I don’t know what I actually did to engender these personal attacks on me. I opened Rocco’s with the best of intentions. After all, what’s a better story than a talented avant-garde chef going back to his roots to cook the food he grew up on with the mother he loves. I also love my mother so it was easy for me to be seduced by the idea. I don’t think anybody could have predicted that outcome.

After Rocco’s, I opened Caviar & Banana in the Rocco’s space - bad name, great restaurant. Almost everyone who ate there loved it, but the critics killed it before it could develop enough critical mass. Some called it the Rocco’s curse. In fact, I was going to walk away from that space and its karma, but decided not to for one simple reason - there were a lot of great people who worked at Rocco’s and I was determined to keep them employed. I failed, with the Times’ help. Fortunately I can afford to take the hit; most restaurateurs couldn’t. As unusual as it was to have had the ghost of Rocco’s haunting every review of Caviar & Banana, I am even more at a loss as to the signifi cance it has to Kobe Club.

This time, fortunately, the vitriolic comments come too late... Kobe Club is booming. Even a rival publication commented that same Wednesday, in an article lamenting the bastardization of the traditional steakhouse genre by these non-steakhouse steakhouses, that two of these offenders, Quality Meats and Kobe Club, across the street from one another on west 58th street, were mobbed, the former, in part, because people were unable to get into the latter. I open restaurants for people, not critics. Kobe Club, with its 2000 samurai swords dangling blade-down, and its over-the-top luxe menu is not for everyone, but do we really need another traditional steakhouse in New York City?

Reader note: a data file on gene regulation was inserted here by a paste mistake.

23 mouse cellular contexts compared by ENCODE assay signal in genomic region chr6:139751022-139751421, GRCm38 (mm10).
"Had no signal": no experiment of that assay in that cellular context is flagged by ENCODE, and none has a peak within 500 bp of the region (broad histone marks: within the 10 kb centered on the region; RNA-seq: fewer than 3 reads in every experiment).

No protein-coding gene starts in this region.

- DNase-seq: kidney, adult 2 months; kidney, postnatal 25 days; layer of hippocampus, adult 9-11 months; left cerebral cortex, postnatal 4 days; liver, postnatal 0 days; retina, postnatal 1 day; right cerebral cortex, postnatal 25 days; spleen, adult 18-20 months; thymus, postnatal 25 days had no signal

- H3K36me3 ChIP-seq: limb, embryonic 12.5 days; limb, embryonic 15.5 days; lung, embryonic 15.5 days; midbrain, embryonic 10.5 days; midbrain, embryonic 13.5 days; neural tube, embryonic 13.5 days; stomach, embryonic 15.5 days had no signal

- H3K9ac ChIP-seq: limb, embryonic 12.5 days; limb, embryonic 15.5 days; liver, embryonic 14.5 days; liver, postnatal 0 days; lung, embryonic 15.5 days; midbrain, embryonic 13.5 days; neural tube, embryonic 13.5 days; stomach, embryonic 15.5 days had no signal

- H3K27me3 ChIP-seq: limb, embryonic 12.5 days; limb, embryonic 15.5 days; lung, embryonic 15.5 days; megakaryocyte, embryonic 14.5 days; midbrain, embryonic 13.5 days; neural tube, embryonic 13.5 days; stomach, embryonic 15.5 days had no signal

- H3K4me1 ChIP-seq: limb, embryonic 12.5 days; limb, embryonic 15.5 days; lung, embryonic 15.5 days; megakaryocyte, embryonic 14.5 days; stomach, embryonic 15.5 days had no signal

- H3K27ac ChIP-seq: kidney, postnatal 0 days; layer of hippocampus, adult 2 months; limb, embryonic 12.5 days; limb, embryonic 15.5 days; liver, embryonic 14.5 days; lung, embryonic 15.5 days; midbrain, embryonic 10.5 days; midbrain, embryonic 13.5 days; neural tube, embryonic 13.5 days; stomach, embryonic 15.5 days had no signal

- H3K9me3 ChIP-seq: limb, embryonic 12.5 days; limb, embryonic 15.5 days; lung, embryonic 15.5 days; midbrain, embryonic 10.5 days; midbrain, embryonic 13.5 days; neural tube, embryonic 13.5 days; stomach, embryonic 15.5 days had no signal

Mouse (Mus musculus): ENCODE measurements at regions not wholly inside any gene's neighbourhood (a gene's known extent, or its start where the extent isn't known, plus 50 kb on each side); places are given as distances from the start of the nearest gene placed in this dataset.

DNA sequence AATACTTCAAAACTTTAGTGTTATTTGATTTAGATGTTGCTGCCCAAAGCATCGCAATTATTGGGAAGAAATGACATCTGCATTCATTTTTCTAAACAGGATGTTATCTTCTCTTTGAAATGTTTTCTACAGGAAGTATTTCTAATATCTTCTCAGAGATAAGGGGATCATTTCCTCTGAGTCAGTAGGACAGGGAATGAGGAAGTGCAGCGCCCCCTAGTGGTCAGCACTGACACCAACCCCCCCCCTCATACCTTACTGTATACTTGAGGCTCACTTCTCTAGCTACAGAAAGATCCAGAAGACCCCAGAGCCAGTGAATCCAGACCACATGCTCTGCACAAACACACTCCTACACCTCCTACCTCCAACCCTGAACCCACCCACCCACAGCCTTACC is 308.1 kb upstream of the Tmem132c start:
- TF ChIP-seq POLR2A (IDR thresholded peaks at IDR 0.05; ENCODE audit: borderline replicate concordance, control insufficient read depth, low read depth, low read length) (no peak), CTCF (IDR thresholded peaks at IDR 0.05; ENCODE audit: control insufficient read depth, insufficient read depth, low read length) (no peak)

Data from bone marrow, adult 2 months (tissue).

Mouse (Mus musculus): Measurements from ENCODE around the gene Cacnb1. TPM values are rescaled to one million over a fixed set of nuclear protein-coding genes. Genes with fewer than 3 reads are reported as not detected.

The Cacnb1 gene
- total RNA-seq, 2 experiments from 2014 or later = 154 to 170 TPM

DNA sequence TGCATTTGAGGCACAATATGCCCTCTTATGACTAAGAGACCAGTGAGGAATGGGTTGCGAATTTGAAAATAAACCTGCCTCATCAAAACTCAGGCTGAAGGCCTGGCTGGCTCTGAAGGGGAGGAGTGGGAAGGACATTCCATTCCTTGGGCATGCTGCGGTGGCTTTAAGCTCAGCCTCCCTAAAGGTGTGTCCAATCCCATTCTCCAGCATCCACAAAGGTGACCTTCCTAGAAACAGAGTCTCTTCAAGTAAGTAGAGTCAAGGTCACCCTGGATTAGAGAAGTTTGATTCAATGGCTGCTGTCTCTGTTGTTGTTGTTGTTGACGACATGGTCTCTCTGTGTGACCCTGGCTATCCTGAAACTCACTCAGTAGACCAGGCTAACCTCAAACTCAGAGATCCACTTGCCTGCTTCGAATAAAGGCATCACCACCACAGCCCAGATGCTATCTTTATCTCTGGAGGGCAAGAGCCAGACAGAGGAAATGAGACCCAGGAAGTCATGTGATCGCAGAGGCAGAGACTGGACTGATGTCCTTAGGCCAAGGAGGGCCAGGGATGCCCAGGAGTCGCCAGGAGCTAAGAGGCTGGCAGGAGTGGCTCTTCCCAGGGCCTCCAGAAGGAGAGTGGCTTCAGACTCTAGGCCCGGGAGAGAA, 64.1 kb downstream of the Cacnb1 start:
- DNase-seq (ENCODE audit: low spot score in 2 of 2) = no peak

Why then, one might ask, did I need to take out this full-page ad? For two reasons. First, and foremost, you need to understand that, as often happens, the intended target (in this case, me) does not get injured - innocent bystanders do. I have been too successful and battle-hardened to be affected by this, but my restaurant staff, who are some of the nicest, most hard-working people I have ever worked with are affected, and they deserve an apology. They have created a great restaurant, and you should have critics on your staff that celebrate and support the efforts of people who work in New York in one of the most diffi cult and demanding industries there is. Criticize, but do it fairly, honestly and objectively and through people with credentials, like the three bona fi de critics listed above.